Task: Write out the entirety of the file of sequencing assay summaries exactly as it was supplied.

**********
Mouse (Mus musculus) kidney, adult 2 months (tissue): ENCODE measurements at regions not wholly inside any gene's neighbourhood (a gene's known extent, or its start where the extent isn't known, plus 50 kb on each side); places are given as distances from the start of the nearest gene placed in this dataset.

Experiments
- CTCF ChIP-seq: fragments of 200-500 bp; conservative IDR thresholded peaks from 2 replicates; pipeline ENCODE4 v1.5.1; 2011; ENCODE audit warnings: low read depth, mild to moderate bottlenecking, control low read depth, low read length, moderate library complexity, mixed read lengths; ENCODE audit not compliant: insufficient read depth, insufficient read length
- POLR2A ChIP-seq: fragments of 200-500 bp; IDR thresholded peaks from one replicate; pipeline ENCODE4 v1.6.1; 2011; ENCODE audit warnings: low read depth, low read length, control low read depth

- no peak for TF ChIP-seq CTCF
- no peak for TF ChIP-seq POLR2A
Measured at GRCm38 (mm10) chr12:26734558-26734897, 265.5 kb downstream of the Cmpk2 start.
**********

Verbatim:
Mouse (Mus musculus) kidney, adult 2 months (tissue): ENCODE measurements at regions not wholly inside any gene's neighbourhood (a gene's known extent, or its start where the extent isn't known, plus 50 kb on each side); places are given as distances from the start of the nearest gene placed in this dataset.

Experiments
- CTCF ChIP-seq: fragments of 200-500 bp; conservative IDR thresholded peaks from 2 replicates; pipeline ENCODE4 v1.5.1; 2011; ENCODE audit warnings: low read depth, mild to moderate bottlenecking, control low read depth, low read length, moderate library complexity, mixed read lengths; ENCODE audit not compliant: insufficient read depth, insufficient read length
- POLR2A ChIP-seq: fragments of 200-500 bp; IDR thresholded peaks from one replicate; pipeline ENCODE4 v1.6.1; 2011; ENCODE audit warnings: low read depth, low read length, control low read depth

- no peak for TF ChIP-seq CTCF
- no peak for TF ChIP-seq POLR2A
Measured at GRCm38 (mm10) chr12:26734558-26734897, 265.5 kb downstream of the Cmpk2 start.